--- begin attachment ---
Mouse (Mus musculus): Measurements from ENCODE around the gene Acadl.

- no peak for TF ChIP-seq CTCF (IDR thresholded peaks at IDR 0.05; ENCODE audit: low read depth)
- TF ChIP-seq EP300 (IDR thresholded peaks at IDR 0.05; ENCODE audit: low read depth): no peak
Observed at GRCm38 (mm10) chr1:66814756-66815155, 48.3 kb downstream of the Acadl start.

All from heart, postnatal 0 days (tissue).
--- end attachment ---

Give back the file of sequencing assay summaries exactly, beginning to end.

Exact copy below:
Mouse (Mus musculus): Measurements from ENCODE around the gene Acadl.

- no peak for TF ChIP-seq CTCF (IDR thresholded peaks at IDR 0.05; ENCODE audit: low read depth)
- TF ChIP-seq EP300 (IDR thresholded peaks at IDR 0.05; ENCODE audit: low read depth): no peak
Observed at GRCm38 (mm10) chr1:66814756-66815155, 48.3 kb downstream of the Acadl start.

All from heart, postnatal 0 days (tissue).